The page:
Pierce says the bridge could also affect the habitats of several species that make their home at Riverside Retreat, including indigo snakes and gopher tortoises. Both are listed as threatened under the U.S. Fish and Wildlife Service’s endangered species program.

Amanda Baker, a member of Carlson Memorial United Methodist Church in LaBelle, serves on the Riverside site committee. As a nurse, Baker also helps care for children who attend the retreat center’s summer camps. She says she wants to protect the center’s untouched feel, calling it a “natural treasure.”

Joining the camp’s diverse animal life are six otters released into the Caloosahatchee River from the retreat center by the Clinic for the Rehabilitation of Wildlife on Sanibel Island. Photo by Martha Pierce. Photo #09-1311.

“You don’t hear anything but the birds and your own thoughts and the wind blowing through the trees,” she said.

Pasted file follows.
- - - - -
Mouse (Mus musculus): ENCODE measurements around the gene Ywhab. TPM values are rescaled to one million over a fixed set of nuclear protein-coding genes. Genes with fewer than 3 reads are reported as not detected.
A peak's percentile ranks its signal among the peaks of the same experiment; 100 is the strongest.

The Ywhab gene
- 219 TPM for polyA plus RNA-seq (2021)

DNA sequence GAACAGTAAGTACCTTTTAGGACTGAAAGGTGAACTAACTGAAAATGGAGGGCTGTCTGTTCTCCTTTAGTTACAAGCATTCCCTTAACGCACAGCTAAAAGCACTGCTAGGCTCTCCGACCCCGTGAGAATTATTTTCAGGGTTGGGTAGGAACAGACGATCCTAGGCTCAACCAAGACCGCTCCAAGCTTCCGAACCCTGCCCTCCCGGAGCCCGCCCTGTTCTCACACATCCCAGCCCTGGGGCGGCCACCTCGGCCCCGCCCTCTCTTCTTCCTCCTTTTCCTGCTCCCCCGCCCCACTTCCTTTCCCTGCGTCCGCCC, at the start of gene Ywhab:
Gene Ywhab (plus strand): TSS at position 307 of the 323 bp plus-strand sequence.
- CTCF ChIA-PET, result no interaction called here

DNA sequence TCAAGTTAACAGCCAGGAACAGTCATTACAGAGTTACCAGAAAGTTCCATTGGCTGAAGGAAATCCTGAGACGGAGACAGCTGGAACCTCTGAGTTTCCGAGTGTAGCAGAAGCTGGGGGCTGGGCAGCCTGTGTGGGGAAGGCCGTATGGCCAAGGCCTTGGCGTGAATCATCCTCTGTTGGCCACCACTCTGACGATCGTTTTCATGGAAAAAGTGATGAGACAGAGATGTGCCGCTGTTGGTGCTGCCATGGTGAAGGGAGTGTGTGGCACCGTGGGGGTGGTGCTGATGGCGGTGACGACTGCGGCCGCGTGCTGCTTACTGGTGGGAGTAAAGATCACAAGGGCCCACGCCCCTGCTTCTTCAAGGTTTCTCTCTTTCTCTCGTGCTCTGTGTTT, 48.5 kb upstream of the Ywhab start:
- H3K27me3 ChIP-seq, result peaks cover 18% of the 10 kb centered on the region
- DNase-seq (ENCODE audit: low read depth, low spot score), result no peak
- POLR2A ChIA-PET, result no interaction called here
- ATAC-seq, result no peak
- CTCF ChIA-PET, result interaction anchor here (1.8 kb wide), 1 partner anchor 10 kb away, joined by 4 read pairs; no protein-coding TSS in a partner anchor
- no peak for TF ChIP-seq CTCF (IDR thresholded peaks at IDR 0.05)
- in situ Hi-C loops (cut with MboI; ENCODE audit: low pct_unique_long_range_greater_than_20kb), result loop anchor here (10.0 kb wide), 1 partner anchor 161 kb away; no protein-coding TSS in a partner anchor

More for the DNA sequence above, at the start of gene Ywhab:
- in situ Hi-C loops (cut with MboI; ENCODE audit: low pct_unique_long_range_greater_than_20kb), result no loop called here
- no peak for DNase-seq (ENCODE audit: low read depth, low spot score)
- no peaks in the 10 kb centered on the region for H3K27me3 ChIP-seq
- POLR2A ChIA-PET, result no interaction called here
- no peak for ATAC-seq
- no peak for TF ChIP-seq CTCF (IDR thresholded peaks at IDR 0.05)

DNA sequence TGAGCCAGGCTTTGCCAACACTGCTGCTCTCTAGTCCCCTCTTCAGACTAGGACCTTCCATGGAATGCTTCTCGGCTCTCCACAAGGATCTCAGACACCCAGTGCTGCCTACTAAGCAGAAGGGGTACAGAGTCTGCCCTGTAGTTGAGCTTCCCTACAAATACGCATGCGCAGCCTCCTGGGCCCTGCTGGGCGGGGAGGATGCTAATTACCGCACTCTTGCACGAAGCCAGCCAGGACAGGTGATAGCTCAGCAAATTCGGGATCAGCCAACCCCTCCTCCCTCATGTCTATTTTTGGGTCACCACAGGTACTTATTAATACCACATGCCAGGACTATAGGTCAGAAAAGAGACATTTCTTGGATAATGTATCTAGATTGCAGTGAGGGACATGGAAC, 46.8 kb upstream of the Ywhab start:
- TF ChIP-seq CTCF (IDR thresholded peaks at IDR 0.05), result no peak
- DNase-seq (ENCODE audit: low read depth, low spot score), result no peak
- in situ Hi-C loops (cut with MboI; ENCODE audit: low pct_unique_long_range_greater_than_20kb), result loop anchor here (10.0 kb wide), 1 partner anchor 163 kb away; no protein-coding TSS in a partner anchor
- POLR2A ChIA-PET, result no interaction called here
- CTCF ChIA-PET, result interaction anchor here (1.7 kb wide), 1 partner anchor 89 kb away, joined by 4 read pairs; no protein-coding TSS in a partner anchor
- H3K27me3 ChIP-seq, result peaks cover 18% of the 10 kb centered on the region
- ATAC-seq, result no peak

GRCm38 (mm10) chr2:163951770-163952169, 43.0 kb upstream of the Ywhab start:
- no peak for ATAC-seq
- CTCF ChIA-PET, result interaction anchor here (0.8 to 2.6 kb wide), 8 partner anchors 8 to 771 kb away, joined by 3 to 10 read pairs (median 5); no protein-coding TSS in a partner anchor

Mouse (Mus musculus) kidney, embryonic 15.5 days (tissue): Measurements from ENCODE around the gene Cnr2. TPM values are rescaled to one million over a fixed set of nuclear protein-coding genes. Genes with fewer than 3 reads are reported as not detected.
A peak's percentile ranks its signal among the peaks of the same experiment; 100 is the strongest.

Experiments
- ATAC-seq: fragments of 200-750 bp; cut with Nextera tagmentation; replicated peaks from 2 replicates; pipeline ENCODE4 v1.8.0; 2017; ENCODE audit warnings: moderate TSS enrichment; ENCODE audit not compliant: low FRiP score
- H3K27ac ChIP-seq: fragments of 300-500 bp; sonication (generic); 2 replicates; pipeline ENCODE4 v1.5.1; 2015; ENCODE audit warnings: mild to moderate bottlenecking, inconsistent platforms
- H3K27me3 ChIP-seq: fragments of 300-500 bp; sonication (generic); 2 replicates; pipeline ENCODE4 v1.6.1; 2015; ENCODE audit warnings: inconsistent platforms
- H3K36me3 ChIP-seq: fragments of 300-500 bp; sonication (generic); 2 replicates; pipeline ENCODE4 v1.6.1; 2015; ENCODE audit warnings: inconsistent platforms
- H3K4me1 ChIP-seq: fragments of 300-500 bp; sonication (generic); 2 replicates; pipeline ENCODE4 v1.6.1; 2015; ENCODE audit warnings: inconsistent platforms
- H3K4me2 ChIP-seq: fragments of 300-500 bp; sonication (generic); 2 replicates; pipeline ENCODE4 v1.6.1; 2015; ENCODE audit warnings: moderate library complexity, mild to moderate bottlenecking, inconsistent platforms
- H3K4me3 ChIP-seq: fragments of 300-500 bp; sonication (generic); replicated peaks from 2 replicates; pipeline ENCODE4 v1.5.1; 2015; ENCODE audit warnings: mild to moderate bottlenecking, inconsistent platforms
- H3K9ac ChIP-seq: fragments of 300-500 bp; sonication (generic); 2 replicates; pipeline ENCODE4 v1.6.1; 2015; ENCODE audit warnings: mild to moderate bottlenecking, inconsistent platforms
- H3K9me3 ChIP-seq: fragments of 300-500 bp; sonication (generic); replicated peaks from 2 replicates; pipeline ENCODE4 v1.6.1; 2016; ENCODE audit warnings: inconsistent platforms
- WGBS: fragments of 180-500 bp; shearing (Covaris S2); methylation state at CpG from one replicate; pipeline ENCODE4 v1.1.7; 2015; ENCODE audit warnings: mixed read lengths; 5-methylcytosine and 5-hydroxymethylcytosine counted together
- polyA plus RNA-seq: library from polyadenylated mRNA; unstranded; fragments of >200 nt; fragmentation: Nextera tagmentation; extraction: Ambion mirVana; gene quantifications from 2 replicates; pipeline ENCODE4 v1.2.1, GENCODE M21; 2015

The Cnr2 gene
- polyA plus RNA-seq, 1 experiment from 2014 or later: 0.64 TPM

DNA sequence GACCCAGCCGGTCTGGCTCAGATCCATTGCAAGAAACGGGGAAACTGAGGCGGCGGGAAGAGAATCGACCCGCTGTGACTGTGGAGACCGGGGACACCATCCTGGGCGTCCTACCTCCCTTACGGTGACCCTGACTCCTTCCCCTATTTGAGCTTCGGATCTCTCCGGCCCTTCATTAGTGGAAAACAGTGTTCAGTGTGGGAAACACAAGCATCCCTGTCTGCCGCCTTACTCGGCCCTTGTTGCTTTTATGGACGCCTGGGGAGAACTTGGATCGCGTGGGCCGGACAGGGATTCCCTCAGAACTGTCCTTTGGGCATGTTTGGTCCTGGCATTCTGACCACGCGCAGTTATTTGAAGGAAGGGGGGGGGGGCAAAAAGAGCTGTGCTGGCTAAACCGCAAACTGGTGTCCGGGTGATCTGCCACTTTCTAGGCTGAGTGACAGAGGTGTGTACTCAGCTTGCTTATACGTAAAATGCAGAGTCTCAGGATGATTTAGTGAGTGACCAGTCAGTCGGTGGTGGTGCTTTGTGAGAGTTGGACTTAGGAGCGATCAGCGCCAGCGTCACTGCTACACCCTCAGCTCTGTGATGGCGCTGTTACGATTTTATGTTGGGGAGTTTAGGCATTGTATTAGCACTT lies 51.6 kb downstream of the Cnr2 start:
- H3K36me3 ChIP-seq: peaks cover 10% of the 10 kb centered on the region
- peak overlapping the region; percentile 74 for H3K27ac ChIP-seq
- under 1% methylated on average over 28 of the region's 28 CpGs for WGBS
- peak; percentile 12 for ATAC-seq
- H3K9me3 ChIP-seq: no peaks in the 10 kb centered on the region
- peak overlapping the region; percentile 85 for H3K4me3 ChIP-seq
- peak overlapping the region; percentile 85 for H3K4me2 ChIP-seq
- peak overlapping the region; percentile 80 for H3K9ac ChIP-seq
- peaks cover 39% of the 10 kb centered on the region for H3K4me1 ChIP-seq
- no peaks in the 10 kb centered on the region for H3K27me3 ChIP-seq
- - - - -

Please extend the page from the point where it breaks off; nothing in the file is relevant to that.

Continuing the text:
Tim Buck, youth minister at First United Methodist Church of Punta Gorda, says the east alternatives “are not something that would benefit the camp.” Buck has participated in retreats at Riverside, enjoying the challenge course, hay rides, kayaking and hiking.

“We’ve also done two mission projects where our students paid their own way to go and did some work while they were there to fix up the property,” he said.

Individuals who would like to comment on the proposed alternatives for the bridge location may do so at

More information about the retreat center is available at

News media contact: Tita Parham, 800-282-8011,, Orlando

*Parham is managing editor of e-Review Florida United Methodist News Service.
**De Marco is a staff writer for e-Review Florida United Methodist News Service.